Before pellet compression in the mill can take place the wood, straw, grass or other biomass must be reduced in size. One of the most important facts in pellet production is that “only raw material of consistent quality can produce pellets of consistent quality.” Part of this consistency is reliant on the particle size of raw material used in the pellet mill. Particles either too small or too large can significantly affect pellet quality.
To reduce the size of the raw material there are machines available such as the hammer mill, chipper and wood waste shredder. Pellets produced from raw materials that are first crushed are of better, more consistent quality. If your raw material is sawdust, or a similar wood and biomass material, this section can be skipped.
The general rule of thumb is that the milled material going into the pellet mill must be smaller than the holes of the die. For example, to produce pellets 6 millimeters in diameter, the milled material must also be smaller than 6 millimeters. The extent of the necessary reduction of the raw material determines which machine, or machines, are needed for the process.
Pre-densification of agricultural biomass
Grasses and other fibrous herbaceous feedstock are known to have a relatively low bulk density in a chopped form. This density can be improved somewhat through the use of fine grinding. In the case of switchgrass, bulk densities can be reduced to 200 kg/m3 by using a 2 millimeter grinding screen. The main benefits of this process are:
- Reduced problems, leading to more stable pellet production, which often occur with herbaceous feedstock such as
- Minimized frictional energy in pellet production which is largely responsible for high energy consumption during the pelleting process.
- Reduced cleavage production within pellets.
- Reduced wear on dies.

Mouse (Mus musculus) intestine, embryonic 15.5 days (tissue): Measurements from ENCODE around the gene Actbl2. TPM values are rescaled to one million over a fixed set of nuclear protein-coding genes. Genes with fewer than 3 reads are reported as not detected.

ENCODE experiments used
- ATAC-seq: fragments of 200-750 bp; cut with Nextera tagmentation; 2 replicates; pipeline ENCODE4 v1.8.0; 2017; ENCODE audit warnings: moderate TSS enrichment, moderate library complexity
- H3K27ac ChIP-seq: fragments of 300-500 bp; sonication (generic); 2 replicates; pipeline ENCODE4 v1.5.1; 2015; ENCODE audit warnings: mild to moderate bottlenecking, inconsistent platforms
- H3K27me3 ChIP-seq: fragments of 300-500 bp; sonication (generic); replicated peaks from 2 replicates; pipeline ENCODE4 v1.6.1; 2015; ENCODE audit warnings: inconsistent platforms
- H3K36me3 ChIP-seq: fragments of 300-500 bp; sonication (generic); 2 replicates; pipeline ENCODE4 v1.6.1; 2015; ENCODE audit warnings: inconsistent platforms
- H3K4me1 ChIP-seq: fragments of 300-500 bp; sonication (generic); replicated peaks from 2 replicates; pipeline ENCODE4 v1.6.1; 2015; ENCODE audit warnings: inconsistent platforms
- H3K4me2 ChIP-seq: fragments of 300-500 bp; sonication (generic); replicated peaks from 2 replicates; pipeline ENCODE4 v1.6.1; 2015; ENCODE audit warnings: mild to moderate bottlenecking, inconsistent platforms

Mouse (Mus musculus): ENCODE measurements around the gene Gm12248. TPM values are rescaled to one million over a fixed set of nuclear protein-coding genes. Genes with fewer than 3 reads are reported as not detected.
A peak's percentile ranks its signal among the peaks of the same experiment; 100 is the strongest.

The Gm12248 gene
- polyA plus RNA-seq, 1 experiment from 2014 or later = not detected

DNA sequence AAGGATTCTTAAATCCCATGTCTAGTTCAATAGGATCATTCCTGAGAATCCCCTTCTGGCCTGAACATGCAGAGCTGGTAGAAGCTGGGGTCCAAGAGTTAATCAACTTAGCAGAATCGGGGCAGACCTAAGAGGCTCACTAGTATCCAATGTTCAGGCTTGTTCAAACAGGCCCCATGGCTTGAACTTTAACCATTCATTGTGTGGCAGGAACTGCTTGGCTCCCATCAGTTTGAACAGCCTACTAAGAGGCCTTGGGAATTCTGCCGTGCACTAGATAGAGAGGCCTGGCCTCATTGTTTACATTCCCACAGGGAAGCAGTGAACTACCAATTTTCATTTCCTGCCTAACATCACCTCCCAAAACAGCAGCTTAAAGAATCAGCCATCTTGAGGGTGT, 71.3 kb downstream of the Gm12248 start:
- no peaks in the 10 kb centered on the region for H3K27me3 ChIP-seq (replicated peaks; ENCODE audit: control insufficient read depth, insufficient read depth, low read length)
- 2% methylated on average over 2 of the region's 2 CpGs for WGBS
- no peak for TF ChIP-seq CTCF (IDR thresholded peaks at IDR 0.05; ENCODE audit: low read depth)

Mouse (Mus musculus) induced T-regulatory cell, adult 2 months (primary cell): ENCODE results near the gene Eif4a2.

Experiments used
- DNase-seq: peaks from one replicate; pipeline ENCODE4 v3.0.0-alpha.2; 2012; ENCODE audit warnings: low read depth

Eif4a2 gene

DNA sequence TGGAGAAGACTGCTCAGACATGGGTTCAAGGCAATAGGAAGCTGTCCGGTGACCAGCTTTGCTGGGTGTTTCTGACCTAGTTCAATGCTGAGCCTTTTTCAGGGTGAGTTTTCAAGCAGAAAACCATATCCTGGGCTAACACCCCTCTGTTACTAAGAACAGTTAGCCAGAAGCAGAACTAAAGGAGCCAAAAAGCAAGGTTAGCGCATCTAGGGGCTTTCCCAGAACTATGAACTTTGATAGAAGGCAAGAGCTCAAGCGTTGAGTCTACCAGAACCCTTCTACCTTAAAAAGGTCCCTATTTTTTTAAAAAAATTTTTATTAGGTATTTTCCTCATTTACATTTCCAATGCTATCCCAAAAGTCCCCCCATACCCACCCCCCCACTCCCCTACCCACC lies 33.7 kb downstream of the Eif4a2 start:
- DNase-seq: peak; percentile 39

The optimization of pellet bulk density and durability of reed canary grass pellets occurs with intermediate pre-compaction densities of 310 kg per m3 when steam and a high die temperature (minimum 80°C) are used. Pre-compaction provides a way of sourcing distant fiber sources for more economical transport to pellet mills. It is a viable, if not often used, alternative means for the wood pellet industry to source new supply from forest residues without going into whole tree pelleting, which has been initiated in some areas due to lack of wood residuals.
A new concept of pre-compaction of biomass exists through the use of a series of roller compactors to create a staged compaction process with primary and secondary compaction prior to pelletization as a means to create an improved pelleting process. This new pelleting process eliminates frictional forces by producing pellets externally through the use of tooth rollers. The conceptual design was cited as having the following features:
- Pellets (or “compacts”) are produced externally; there is no plugging the die holes every time the feed material
- Frictional forces are eliminated and only compressive forces are used to form
- The system can be heated to a desired temperature to improve compact
- A wide range of particle sizes can be
- Compact density can be positively
- Access to the machine’s working parts is easier for cleaning and
Raw materials: logs, branches and material with a diameter over 1 inch (2.54 centimeters).
Chippers and shredders are used to reduce the size of large-diameter raw materials. For example logs and branches. Chippers generally reduce material to the size of chips; shredders can produce even smaller particles.
Chippers: The conventional chipper is a rotating disc with several blades attached to the surface. As the material comes into contact with the disc, the blades shave off small sections (chips) until all the material is processed.
Shredders: Shredders push the material against a rotating roller with teeth. The teeth eat into the material and drag it against a screen. The size of the holes in the screen dictates the particle size.
If the raw material has a diameter of over 1 inch (2.54 centimeters) a chipper/shredder is recommended for initial size reduction. Chippers and shredders in many cases can be adjusted to produce particle of different sizes, however they generally cannot reduce particle size to an extent sufficient for pelletization.
Therefore in many cases, after the chipper/shredder, the material is then sent to a hammer mill for final size reduction.
Raw materials: wood chips, straw, grasses and material with a diameter less than 1 inch (2.54 centimeters).
If the diameter of the raw material is less than 1 inch the material may be sent directly to a hammer mill. The hammer mill is often used for further processing after material has exited a chipper/shredder. A hammer mill is comprised of many small flailing hammer blades that, through attrition, reduce particle size. Hammer mills run at speeds ranging from 3,000 to over 8,000 rotations per minute. Particle size is dictated through the size of holes in the screen, which can range from as small as 1 millimeter up to 10 millimeters or more. Hammer mills can be fitted with screens of various sizes and are commonly found in pellet production plants.